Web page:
California seeks to ban Medicaid work requirements

Health & Living

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California wants to be the first state to prohibit its health department from ever seeking a waiver that imposes work requirements on Medicaid enrollees.

The California state Senate passed SB 1108, authored by Democrat state Sen. Ed Hernandez, on a 29-10 vote on Tuesday; the bill has already passed the State Assembly. Now, it will go to Democratic Gov. Jerry Brown for his signature.

"If this bill is approved by the governor, California would be the first state in the nation to stand against Trump's effort to take Medi-Cal coverage away from those who need it most," Hernandez, a physician, said in a statement. "We need to make sure the millions of Californians can keep their comprehensive health coverage."

The bill specifically restricts the state's health department from seeking a waiver that could reduce access to Medicaid coverage. The bill's language would not only ban work requirements, but also waivers that impose waiting periods, time limits and coverage lockouts if beneficiaries don't pay their premiums, according to an analysis by California's Department of Health Care Services, which opposed the legislation.

"SB 1108 will inappropriately restrict the ability and flexibility of DHCS to negotiate future waivers with the federal government," the agency said in a notice. "We believe this proposed prohibition in statute is both overly restrictive and unnecessary."

But others say the law was needed because California could elect a Republican governor in the future, according to Jen Flory, a policy advocate with the Western Center on Law & Poverty, which initially sponsored the bill. She also said it would prevent the CMS from requiring states to adopt conservative health policies as a condition of approval for future waivers.

John Cox, the Republican candidate for governor, said in an May interview he was concerned about the number of people in the state's Medicaid program, known as Medi-Cal.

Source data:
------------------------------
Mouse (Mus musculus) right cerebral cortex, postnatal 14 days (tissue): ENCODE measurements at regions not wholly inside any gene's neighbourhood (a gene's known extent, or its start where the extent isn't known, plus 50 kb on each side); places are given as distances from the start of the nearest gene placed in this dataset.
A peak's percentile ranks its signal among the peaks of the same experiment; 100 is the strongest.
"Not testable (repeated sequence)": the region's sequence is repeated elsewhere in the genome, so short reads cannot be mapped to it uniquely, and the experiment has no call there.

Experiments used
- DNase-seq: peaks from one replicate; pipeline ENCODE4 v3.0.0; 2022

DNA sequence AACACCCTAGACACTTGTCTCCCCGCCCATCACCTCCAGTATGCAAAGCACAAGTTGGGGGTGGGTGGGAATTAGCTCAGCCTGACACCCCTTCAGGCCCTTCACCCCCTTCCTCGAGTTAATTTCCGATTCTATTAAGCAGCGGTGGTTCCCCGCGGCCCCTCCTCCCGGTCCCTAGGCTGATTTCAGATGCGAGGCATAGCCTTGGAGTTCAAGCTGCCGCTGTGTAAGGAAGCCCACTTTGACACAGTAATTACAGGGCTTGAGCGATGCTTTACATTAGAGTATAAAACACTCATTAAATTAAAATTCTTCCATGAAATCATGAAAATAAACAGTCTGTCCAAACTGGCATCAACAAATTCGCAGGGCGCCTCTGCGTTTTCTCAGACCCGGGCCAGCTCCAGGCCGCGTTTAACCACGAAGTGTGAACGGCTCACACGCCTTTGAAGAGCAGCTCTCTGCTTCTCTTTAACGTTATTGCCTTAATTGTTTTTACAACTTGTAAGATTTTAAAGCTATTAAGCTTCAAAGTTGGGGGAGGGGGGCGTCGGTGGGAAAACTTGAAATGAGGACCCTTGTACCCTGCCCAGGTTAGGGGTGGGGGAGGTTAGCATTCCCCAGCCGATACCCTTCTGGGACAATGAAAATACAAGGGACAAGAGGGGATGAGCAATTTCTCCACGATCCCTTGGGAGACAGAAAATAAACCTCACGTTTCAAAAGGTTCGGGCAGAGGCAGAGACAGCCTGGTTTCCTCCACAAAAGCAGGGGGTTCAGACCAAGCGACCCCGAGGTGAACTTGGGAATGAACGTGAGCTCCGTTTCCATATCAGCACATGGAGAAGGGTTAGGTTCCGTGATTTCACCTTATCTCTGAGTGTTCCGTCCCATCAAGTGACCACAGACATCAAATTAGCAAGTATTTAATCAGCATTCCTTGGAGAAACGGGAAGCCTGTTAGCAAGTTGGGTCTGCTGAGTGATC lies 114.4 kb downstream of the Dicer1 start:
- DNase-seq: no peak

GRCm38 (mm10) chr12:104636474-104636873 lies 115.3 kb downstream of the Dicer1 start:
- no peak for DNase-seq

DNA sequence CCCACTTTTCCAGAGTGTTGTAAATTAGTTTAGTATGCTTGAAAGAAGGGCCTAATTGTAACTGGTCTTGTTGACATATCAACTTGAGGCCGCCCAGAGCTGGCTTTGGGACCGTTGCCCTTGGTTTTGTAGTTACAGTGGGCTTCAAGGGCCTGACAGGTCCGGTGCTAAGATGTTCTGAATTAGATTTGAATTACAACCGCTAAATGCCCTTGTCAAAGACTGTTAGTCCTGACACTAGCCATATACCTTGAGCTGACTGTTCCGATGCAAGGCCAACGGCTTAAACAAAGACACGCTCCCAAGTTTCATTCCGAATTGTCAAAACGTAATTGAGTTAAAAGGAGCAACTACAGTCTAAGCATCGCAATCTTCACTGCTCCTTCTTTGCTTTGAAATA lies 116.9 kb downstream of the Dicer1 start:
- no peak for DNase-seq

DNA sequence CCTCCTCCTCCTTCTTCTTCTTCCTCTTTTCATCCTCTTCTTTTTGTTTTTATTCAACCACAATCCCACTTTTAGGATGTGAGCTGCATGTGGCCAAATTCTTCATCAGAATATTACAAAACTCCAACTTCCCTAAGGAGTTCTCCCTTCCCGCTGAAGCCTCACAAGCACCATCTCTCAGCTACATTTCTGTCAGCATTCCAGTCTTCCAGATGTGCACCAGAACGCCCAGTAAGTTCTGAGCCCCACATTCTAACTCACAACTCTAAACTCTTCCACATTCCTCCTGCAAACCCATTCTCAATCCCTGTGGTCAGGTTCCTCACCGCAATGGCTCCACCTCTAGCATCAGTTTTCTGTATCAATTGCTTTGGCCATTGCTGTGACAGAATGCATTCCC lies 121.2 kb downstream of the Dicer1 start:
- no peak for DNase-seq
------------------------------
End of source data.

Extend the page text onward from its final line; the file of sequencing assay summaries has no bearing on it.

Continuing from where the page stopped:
"We have one-third of our people on Medi-Cal which is supposed to be just for the low income, the poverty-stricken," Cox said in an interview with the San Diego Union-Tribune. "I think I do make a good case for the mismanagement of the state."

CMS Administrator Seema Verma has said she supports work requirements because they are an incentive to move out of unemployment and poverty. The agency has approved work requirement waivers for Arkansas, Indiana, Kentucky and New Hampshire, although Kentucky's waiver was successfully challenged in court. At least nine more states that have applied or plan to apply for waivers.

Verma has also said she is concerned about the rising cost of Medicaid and the move under the ACA to add so-called able-bodied adults to the program.

In California alone, Medicaid spending has jumped from $66 billion in state and federal expenditures in fiscal 2013 to $88 billion in fiscal 2017, according to federal data. Enrollment has jumped from around 9 million to 12 million.

If Brown signs the bill, it could mean healthy individuals on Medicaid can continue to forgo employment, according to Robert Kaestner, a professor in the School of Public Policy and the economics department at the University of California at Riverside.

"Fewer people covered by Medicaid will work and will be incentivized to forgo the demonstrated benefits of work that include greater long-term financial security and greater self-esteem," Kaestner said.